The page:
The National Science Board (NSB) extends its appreciation to the staff of the National Science Foundation and to the many others, too numerous to list individually, who contributed to the preparation of this report.
Primary responsibility for the production of the volume was assigned to Robert Bell, Director, Science and Engineering Indicators Program of the National Center for Science and Engineering Statistics (NCSES); John R. Gawalt, Director, NCSES; and the Directorate for Social, Behavioral and Economic Sciences under the leadership of Myron P. Gutmann and Joanne Tornow. The authors were:
Overview. Robert Bell, Michael Reksulak, NCSES
Chapter 1. Xianglei Chen, Robin R. Henke, Susan L. Rotermund, RTI International
Chapter 2. Jaquelina C. Falkenheim, NCSES
Chapter 3. Beethika Khan, NCSES
Chapter 4. Mark Boroush, Francisco A. Moris, NCSES
Chapter 5. Michael Gibbons, Katherine Hale, Derek Hill, NCSES; Kim Hamilton, The Patent Board
Chapter 6. Derek Hill, NCSES
Chapter 7. John Besley, Michigan State University
Chapter 8. Nirmala Kannankutty, NCSES; Christina Freyman, SRI International; Paula C. Dunnigan, Taratec Corporation
The volume benefited from extensive contributions from NCSES staff. NCSES senior staff and survey managers assured availability of data under often stringent deadlines: Ronda K. Britt, Mark Fiegener, John Finamore, John E. Jankowski, Kelly H. Kang, Flora Lan, Lynn Milan, Christopher Pece, Steven Proudfoot, Emilda B. Rivers, Raymond M. Wolfe, and Michael Yamaner. Stephen Cohen, Jock Black, Wan-Ying Chang, and Darius Singpurwalla provided advice with statistical or data presentation issues. Jaquelina Falkenheim, Katherine Hale, Derek Hill, and Beethika Khan served administrative as well as authorship roles. Peter Muhlberger refined the index and helped finalize Chapters 1 and 7. Lawrence Burton, Daniel Foley, and Mark C. Regets reviewed draft material and did analytic work in support of the volume. Jacqueline Durham assisted in acquiring data from outside sources, and Jasmine Harvey provided clerical support.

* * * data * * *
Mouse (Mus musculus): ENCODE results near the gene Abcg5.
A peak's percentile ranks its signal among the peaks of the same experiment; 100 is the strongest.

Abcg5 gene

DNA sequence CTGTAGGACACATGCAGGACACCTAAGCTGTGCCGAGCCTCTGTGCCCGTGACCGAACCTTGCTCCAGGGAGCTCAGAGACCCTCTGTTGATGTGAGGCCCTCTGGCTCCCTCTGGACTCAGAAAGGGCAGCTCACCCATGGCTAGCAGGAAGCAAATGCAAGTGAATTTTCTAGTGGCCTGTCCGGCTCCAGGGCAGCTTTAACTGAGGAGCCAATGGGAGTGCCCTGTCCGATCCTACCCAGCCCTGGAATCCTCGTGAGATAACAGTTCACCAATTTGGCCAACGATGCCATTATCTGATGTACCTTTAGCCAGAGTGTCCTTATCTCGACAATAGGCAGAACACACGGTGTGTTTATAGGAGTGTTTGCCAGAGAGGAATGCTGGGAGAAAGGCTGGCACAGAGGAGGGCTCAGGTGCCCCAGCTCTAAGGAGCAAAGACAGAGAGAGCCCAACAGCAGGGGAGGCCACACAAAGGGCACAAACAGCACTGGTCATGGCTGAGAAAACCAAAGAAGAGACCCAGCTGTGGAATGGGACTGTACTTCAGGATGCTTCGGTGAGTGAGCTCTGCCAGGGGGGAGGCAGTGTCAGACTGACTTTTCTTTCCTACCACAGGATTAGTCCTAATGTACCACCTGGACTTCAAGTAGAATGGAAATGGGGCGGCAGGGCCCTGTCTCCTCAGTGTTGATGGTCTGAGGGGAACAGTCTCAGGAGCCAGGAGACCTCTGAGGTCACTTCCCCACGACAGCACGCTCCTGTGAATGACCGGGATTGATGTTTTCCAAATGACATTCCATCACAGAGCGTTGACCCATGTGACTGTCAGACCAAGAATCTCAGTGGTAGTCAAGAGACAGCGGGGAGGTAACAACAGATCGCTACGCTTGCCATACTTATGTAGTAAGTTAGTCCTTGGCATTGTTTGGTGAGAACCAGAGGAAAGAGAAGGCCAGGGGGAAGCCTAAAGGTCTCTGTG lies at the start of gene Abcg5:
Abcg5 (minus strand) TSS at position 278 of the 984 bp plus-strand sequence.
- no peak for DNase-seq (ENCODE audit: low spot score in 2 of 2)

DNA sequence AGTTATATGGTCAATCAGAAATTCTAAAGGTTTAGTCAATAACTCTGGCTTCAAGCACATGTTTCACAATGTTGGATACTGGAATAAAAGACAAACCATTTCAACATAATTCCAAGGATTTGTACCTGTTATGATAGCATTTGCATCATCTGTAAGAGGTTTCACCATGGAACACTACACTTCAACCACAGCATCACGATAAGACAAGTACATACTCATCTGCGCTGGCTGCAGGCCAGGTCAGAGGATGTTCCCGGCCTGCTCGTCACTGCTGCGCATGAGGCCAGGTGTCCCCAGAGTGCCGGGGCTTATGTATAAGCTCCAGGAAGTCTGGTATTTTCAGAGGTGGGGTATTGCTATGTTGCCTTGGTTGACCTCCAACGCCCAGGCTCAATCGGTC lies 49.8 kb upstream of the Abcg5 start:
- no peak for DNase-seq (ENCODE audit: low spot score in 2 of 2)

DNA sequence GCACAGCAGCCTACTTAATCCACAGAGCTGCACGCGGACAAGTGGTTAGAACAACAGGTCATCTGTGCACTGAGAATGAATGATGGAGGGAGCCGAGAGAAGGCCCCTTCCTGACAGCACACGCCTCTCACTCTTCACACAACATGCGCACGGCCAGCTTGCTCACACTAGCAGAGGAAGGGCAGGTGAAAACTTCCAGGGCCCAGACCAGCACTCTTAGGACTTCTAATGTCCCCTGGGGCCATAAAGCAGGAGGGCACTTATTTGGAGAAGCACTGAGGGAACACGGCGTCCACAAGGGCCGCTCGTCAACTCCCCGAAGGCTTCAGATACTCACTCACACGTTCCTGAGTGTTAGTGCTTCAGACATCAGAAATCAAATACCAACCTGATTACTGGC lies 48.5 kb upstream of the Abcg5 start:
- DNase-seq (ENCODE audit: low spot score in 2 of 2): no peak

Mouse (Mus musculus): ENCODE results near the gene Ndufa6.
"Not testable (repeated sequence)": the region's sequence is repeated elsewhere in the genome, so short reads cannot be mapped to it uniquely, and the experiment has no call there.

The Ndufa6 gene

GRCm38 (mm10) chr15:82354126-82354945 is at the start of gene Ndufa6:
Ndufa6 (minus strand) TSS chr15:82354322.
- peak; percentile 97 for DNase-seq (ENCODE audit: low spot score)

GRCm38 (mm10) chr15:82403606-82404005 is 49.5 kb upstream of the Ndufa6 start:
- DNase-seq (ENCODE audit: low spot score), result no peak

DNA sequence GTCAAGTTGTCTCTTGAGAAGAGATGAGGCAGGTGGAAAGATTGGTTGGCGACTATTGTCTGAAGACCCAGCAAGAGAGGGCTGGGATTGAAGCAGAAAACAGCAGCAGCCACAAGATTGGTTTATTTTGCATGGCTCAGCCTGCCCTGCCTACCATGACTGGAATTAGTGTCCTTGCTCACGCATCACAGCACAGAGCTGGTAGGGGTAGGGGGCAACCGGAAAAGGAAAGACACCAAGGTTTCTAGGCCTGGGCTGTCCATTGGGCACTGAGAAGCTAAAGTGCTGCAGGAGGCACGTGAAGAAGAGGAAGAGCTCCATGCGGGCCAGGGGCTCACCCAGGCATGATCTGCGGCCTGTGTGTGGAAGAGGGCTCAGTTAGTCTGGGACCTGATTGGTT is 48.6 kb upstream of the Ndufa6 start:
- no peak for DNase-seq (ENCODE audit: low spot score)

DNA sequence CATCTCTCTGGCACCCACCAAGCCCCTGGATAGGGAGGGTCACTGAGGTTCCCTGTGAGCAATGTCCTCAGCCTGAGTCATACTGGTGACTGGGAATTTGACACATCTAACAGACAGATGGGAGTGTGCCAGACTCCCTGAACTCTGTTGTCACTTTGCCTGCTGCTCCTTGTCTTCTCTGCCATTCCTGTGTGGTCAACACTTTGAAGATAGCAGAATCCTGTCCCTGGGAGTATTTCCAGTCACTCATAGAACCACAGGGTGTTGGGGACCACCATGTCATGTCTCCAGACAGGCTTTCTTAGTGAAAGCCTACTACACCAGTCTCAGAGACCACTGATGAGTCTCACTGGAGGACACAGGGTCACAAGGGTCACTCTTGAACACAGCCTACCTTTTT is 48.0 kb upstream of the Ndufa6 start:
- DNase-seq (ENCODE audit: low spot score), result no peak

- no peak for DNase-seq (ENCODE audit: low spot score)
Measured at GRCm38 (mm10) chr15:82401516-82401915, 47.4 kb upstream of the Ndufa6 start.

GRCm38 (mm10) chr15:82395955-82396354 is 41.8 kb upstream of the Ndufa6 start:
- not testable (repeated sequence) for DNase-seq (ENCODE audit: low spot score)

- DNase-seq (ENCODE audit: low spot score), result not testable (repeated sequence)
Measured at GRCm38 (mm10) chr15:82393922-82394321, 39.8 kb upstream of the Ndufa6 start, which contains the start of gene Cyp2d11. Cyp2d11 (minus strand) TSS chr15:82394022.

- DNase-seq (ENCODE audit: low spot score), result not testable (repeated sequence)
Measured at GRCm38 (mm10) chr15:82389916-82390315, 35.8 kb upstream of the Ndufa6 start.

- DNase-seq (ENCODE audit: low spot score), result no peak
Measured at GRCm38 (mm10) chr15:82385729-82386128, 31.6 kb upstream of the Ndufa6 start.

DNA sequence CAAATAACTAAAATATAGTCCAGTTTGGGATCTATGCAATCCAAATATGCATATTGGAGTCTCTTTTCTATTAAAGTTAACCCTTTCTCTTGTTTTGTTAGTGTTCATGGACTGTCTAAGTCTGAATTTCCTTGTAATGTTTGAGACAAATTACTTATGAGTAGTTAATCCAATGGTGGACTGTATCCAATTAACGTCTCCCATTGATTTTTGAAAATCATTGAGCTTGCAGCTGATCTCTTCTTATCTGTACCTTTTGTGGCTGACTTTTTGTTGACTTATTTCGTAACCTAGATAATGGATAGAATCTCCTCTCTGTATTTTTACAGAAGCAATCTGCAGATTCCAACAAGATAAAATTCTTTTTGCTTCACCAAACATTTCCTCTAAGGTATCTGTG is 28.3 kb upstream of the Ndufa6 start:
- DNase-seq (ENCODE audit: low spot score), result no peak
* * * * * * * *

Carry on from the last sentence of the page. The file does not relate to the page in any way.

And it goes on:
Cheryl Roesel, Nirmala Kannankutty, and Robin Pentola managed production of the volume. Cheryl Roesel managed editorial, composition, and printing services; Nirmala Kannankutty developed, coordinated, and monitored the production schedule; and Robin Pentola was responsible for production, direction, and management of the website. Tanya Gore assisted with the final review of the page composition and appendix tables, and Rajinder Raut provided a technical review of the website.
August Gering and Marceline Murawski led the editing team at RTI International: Mr. Gering, Margaret Smith, Michelle Back, Anne Gering, Justin Faerber, Claudia Clark, Loretta Bohn, and Roxanne Snaauw. Betty Baker, Mei Chin, Kanika Dutt, Heidi Hunt, Sally Leighton, Bansari Patidar, Jay Philoon, Christopher River, John Root, Carl Trapani, and Caleb Winslow of Penobscot Bay Media, LLC, performed Web design, programming, and review of the electronic publication and website. OmniStudio, Inc., Washington D.C., provided the design and production for the volume. Prudy Brown and Lori Thurgood of SRI International played major roles in production of Chapters 1 and 7, respectively. Others who provided much appreciated advice and assistance are listed under Contributors and Reviewers.
The National Science Board is especially grateful to the Committee on Science and Engineering Indicators for overseeing preparation of the volume and to the National Science Board Office, under the direction of Michael L. Van Woert, which provided vital coordination throughout the project. Matthew B. Wilson served as Board Office Liaison to the committee, and Robert Bell and Nirmala Kannankutty were the Executive Secretaries. Jean M. Pomeroy provided helpful guidance throughout the publication process.
Dan E. Arvizu
Chairman, National Science Board
Ray M. Bowen
Chairman, Committee on Science and Engineering Indicators
The flower-like structure on the cover of Science and Engineering Indicators 2014 is a graph that illustrates potential energy surfaces in a molecule called sym-triazine. The theoretical approach behind the graph is part of a larger effort that helped explain how sym-triazine can simultaneously break into three parts. Most molecules break apart one step at a time, so the phenomenon is rare. Researchers at the University of Southern California used computational chemistry tools to produce the graph, explaining the experimental results obtained by collaborators at the University of California, San Diego. The researchers reported their findings in the August 8, 2008, issue of the journal Science. This work was supported by the National Science Foundation under the auspices of the iOpenShell (Center for Computational Studies of Electronic Structure and Spectroscopy of Open-Shell and Electronically Excited Species). (Credit: Vadim Mozhayskiy and Anna I. Krylov, Department of Chemistry, University of Southern California.)
National Science Board. 2014. Science and Engineering Indicators 2014. Arlington VA: National Science Foundation (NSB 14-01).